WEEKEND #4, 2009

Rehoboth Beach, Delaware


Parking in Rehoboth Beach is sometimes like one of those visual puzzles -- if you stare at it long enough, you can often see it both ways.

Rehoboth dealt with several interesting parking anomalies this past weekend. One of the most notable, perhaps, involved this metered parking area in the ocean block of Baltimore Avenue in front of the Rehoboth Beach Theatre of the Arts. This is the same spot where the water line broke a year ago.

The confusion involves the four metered parking spaces (pictured above). Three consecutive parking spaces have no markings, followed by a fourth space which is marked with a broken white line.

The single post and meter actually belong with the parking space with the storm drain. The red Ford Escape, and the white Chevy Venture share the post with the pair of parking meters.

The woman who parked the white Chevy Venture called the police and the parking meter division around 2:15 p.m. Saturday because she received a $30 summons for failure to feed the parking meter. She was frustrated, because she said she found out later that she actually fed an expired meter for the red Ford Escape.

She explained the parking dilemma to police and the ticket writer. She said she thought the space where the storm drain was, was not a valid parking space. In addition, the gray car on the far left is park over the white line. So, she assumed the meter for her space, where she parked the white Chevy Venture, was the left meter of the pair.

She said neither the police nor parking division would void her ticket. However, she was told that she could take the case to the city's alderman's court. She said she was visiting Rehoboth Beach for the day, comes from Annapolis, and does not know if she'll be able to handle a court appearance.


Judging from the radio chatter, the Rehoboth Beach parking technicians have been working almost non-stop since the beginning of the season, trouble-shooting parking meter and change machine problems, and dealing with visitors who often have trouble understanding how the parking meters work.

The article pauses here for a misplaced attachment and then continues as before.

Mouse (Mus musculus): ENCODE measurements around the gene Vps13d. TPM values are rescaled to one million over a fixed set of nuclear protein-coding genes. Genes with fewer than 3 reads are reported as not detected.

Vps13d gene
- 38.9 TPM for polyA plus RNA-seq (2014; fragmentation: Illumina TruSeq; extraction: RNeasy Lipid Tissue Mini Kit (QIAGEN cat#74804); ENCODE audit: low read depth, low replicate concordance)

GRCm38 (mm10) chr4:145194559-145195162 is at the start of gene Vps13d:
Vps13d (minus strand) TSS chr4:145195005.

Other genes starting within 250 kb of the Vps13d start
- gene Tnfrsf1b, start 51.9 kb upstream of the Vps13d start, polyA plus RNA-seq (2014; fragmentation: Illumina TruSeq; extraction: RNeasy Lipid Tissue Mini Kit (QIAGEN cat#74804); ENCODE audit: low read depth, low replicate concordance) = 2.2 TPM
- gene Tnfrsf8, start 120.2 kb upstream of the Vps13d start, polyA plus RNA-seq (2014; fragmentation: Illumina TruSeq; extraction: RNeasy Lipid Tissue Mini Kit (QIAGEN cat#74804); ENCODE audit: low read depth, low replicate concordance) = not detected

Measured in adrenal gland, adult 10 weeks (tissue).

The multiple-space Reino parking meters control parking on Rehoboth Avenue and are credited for reducing visual clutter on the town's main street. Sensitive computerized circuitry combined with visitors who are unfamiliar on how the Reinos operate, often create headaches for parking repair technicians.

This couple is on the cell phone with the Rehoboth Beach parking division office, reporting that Reino I-108 would not accept their credit cards around noon on Saturday. The man said he tried one card, then a second, canceled that transaction, and then his wife tried. They couldn't get it to work.

After speaking with the parking division, the conclusion was that they should pay with quarters.

But those quarters could not come from Change Machine #3, which is in front of city hall, because the city manager ordered the parking division to place it out of service around noon on Saturday.

Parking division techs kept the city's other two change machines, behind the bandstand and on 1st Street, operating throughout the weekend. In addition, most ticket writers carry quarters.


Reino multiple-space parking meter I-106, which is on the center island in the second block of Rehoboth Avenue, is unique for at least two reasons.

Space 15 has an arrow on the pavement that points toward the I-106 meter.

But the I-106 meter does not accept money for a Space 15. The meter only claims spaces 16 through 23. Visitors are unable to pay for Space 15. For now, they park for free!

To further confuse matters, I-106 does show a Space 23. But the arrow on Space 23 actually points toward I-108, which does accept payment for Space 23.

It appears that as of Sunday, I-106 stills shows Space 23, but will display an error message when somebody attempts to select it to enter time.

In a radio conversation, one of the ticket writers reported the problem regarding Space 23 to the parking division dispatcher on Saturday. The dispatcher said she recalled a ticket that was issued the previous week which may have been related to this space mix-up.


Reino I-106's Space 15 was not the only free parking spot in town. At the city manager's request, the city parking division installed a parking meter on Wilmington Avenue where a single parking space had none, and provided free parking just steps to the boardwalk.

The remains of a parking meter post were still visible in the sidewalk in front of the silver Ford Escape. A parking technician installed a new post and meter by 1:30 p.m. on Saturday. He said he put one hour on the meter before departing.